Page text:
docker on dragonfly

Predrag Punosevac punosevac72 at
Wed Nov 4 16:20:52 PST 2020

On Wed, Nov 04, 2020 at 04:40:20PM +0200, Tiran Efrat wrote:
> thanks for the replies.
> Still, it's not clear to me whether there's a container solution
> i assume you'd mention if there was.). What about VM solution?
> thanks,
> Tiran.

Let's firstly clarify what we are talking about and then let's look at
the problem you are trying to solve by installing Docker.

A "container" is just a term people use to describe a combination of
Linux namespaces and cgroups. First off, "Docker" is really a misnomer.
Nowadays Linux world has a whole bunch of container tools: moby (former
Docker), podman, kata containers, cri-o etc. Not all of them are equal,
some of them are complete user ecosystems, and some are just "bare"
runtimes. There was a tool named "Docker" once with that name and the
name really stuck, so people call things "Docker" left and right.

Second, there is no such thing as "Linux containers" per se. There are 2
kernel mechanisms: namespaces (allow isolating a process from a the rest
of the system, like network namespace, user namespace, pid namespace
etc) and cgroups (allow limit resource usage, like cpu, ram, bandwitdh).
Combing various combinations of namespaces and cgroups you get
"containers". On a low level tools like Docker et al do is manipulate
namespaces and cgroups.

The design of namespaces is really the opposite to the well known
implementations of operating system-level virtualization technologies
like FreeBSD/DragonFly Jails and Solaris Zones. For example with jails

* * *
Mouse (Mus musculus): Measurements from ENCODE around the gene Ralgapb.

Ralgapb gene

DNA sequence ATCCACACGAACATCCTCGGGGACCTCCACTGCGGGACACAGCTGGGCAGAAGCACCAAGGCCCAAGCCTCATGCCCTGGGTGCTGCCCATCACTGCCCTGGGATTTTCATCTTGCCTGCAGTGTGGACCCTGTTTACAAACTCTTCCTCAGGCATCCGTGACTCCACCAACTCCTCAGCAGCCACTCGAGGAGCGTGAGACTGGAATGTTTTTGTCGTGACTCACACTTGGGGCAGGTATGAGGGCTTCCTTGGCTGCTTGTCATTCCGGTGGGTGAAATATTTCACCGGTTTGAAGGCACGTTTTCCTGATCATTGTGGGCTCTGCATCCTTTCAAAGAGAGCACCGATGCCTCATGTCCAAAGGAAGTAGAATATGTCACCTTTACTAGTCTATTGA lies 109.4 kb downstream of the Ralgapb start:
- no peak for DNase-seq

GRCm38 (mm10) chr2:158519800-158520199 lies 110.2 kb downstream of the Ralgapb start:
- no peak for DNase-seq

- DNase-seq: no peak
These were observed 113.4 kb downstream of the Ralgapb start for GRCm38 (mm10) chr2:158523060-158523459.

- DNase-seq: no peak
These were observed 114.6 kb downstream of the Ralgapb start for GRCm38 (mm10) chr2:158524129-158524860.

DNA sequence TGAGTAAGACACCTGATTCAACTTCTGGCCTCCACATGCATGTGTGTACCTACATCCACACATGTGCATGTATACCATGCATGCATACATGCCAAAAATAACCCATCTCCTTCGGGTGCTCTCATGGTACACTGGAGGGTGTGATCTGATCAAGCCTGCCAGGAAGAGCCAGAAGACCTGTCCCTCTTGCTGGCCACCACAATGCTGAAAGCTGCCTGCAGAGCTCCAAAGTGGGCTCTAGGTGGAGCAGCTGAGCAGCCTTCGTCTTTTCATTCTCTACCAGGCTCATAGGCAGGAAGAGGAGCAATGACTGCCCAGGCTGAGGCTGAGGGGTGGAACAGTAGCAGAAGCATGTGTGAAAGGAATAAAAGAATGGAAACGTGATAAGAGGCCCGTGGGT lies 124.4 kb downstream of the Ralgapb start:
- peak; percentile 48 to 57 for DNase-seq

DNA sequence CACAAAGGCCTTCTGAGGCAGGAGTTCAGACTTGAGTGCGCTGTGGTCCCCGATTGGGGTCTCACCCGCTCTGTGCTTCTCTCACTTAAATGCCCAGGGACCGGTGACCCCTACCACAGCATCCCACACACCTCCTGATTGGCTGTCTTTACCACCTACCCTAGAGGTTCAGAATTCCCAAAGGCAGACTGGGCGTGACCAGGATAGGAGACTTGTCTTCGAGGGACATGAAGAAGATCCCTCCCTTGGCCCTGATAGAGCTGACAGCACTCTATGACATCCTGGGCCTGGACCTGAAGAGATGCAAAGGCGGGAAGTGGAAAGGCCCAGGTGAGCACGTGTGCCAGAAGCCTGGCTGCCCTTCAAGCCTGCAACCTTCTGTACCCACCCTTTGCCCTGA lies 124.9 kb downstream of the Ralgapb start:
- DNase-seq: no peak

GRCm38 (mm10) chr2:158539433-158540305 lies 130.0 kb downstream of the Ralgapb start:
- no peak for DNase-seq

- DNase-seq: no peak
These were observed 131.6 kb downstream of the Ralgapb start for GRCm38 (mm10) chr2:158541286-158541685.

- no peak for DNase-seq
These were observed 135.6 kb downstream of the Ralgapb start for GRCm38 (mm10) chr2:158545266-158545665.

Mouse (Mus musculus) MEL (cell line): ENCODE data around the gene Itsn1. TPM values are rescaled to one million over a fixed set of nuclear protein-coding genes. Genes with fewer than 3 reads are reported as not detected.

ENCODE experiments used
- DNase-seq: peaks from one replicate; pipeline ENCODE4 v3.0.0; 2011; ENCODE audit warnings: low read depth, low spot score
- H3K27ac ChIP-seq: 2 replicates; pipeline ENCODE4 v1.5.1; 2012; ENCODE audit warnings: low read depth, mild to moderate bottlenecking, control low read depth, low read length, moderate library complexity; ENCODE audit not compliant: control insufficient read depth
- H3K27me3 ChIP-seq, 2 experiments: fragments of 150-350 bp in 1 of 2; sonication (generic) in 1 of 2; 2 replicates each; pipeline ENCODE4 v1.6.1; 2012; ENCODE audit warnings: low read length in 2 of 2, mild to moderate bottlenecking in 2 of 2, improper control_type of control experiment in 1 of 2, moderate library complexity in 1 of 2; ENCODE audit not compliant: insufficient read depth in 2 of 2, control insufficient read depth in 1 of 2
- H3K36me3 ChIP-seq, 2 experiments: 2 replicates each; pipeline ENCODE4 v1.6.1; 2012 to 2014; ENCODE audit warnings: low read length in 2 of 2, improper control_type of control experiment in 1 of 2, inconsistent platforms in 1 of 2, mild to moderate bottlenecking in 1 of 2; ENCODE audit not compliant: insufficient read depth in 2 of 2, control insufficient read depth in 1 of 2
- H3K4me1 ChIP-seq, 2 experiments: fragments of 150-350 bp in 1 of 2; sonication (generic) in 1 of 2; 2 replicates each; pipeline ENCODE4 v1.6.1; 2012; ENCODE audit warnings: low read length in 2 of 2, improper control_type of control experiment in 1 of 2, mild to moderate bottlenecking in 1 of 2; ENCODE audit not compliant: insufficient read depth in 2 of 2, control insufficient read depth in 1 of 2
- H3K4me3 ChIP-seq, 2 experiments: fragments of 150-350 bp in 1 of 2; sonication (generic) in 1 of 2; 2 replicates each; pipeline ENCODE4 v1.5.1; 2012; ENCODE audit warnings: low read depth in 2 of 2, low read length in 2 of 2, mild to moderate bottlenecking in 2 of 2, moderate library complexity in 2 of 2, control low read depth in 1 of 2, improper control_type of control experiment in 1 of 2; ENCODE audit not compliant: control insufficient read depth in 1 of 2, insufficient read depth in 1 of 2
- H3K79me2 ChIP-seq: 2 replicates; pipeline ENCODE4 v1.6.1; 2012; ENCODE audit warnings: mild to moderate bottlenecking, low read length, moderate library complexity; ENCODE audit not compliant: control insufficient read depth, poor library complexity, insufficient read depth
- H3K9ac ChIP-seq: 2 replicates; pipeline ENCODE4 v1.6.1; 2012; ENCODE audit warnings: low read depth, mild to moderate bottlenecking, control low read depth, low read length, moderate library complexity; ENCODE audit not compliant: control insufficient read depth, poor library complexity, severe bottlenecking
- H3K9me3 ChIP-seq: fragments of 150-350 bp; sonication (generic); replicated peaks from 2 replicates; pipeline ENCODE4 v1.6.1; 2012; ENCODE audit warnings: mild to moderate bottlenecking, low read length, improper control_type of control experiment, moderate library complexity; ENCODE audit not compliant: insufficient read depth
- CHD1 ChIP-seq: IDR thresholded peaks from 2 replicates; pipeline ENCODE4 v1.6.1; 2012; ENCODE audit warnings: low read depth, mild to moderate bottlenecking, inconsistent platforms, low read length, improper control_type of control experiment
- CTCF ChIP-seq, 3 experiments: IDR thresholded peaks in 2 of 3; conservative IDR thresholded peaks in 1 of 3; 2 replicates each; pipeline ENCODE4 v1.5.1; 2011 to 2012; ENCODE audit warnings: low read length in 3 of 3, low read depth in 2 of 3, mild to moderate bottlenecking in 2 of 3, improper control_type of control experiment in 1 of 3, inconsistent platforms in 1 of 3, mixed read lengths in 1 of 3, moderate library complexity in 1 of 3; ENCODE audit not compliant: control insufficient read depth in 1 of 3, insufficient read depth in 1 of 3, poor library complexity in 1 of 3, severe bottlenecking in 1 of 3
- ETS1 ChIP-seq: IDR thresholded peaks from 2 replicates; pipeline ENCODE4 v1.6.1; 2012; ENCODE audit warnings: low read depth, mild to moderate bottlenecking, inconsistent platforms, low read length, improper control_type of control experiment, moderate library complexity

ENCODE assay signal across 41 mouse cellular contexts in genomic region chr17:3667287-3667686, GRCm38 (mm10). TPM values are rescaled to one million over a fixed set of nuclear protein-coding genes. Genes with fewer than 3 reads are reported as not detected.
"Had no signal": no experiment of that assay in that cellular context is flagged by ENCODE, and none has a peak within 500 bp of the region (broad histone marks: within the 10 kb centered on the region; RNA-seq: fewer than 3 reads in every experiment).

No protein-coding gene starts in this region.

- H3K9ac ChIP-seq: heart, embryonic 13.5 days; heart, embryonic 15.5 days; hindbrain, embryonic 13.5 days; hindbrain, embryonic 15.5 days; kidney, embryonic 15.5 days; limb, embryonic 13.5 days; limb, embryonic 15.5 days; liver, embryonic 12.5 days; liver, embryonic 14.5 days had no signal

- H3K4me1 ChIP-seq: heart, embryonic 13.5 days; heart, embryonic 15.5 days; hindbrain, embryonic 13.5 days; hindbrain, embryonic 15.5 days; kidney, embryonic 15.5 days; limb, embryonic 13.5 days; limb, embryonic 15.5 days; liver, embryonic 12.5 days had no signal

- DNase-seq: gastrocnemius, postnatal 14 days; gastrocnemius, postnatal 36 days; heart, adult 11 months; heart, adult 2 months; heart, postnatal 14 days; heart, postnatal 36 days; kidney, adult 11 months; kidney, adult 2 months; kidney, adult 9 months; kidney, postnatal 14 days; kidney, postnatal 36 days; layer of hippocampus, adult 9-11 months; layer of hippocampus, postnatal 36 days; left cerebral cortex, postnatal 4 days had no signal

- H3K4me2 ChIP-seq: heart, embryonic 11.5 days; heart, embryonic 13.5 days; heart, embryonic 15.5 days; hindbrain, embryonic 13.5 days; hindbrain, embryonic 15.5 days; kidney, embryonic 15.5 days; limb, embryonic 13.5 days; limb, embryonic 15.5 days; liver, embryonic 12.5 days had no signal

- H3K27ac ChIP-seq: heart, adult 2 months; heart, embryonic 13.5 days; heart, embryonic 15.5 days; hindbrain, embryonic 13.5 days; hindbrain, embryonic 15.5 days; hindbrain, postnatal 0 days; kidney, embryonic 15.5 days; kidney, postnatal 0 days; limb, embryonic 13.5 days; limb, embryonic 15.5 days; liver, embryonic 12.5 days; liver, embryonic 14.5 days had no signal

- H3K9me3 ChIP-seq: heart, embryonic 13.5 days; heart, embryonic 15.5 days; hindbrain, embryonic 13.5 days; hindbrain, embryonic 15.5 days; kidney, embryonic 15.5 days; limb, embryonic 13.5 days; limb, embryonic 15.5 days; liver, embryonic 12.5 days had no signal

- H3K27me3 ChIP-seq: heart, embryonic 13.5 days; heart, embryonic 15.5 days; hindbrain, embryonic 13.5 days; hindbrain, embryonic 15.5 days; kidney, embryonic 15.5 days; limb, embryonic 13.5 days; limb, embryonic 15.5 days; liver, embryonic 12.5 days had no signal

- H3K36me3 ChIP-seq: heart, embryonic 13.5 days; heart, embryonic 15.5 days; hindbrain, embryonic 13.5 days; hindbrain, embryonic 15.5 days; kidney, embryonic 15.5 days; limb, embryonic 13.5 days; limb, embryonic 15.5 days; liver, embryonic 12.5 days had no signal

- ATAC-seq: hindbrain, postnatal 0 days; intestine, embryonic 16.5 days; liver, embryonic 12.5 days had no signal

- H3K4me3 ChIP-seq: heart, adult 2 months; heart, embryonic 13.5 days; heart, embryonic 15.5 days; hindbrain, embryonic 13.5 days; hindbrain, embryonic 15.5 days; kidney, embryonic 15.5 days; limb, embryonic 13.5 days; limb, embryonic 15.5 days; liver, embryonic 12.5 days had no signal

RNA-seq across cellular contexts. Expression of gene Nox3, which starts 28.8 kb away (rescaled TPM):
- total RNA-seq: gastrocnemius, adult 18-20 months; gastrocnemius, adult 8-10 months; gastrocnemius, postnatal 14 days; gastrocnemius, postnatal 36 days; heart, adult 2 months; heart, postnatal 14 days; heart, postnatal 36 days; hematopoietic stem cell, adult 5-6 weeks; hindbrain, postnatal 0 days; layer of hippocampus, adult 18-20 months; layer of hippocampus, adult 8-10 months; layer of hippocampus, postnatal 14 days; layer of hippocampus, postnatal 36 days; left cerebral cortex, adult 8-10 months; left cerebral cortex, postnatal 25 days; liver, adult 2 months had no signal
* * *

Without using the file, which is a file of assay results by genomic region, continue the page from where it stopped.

you start with a completely isolated environment and then you can add
different capabilities if necessary. With namespaces you start with
non-isolated process (process that shares namespaces with rest of the
system) and you unshare namespaces one by one.

It does not mean that namespaces are less secure than Jails, it is a
different design, more involved, probably harder to get right, but also
more flexible.

Before Docker it was very hard to use namespaces and cgroups for a
regular Linux user. There was no one "Jail" command. There were only
some system calls and scattered docs.(Well there was LXC, but not the
point) What Docker did(and was first to do it) is provided a very
convenient and pretty complete ecosystem to manage namespaces and
cgroups, including features like:

- scripting container creation (aka Dockerfile) and sharing it as code
- sharing compiled images
- Dockerhub is a centralized location for sharing images( it is just
glorified file server that hosts a lot of tar.gz plus some indexing )
- sharing/re-using images ( FROM clause in Dockerfile )
- nice CLI tool to manage containers and images

And it hid deeply notion of namespaces and cgroups, so regular Joes were
able to use it without learning what kernel mechanisms make it possible.
Writing a dockerfile is not very different from writing a shell script
really. It helped widespread adoption of the tool, but with this also
created a lot of misconceptions too.

One can argue that "Docker" is too bloated and is not really secure.
Yes, it is partially true:

- it makes some choices about how namespaces and cgroups are used, maybe
not the way YOU want.

- It is also a pretty big codebase in Go, that YOU did not audit and
which is not really necessary if you want to manage things manually and
customize to you needs.

- Yes, re-using images from the Internet also introduces lots of risks.

- And yes, big army of regular Joes who don't know how the tool works
allows misuse, miscofiguration etc.

Now let's see what problem were you trying to solve by using the Docker?
Ah, you were trying to install complicated suite without really
understanding how all pipes fit together. Bad idea! Or are you trying to
run software requiring specific Ubuntu libraries on DragonFly BSD or
even on on Red Hat? Guess what? Your Docker image had to be build of the
Red Hat image or even better starting with Alpine Linux image which uses
musl instead of glibc. No, those Ubuntu libraries will never run on Red
Hat let alone on DragonFly BSD.


More information about the Users mailing list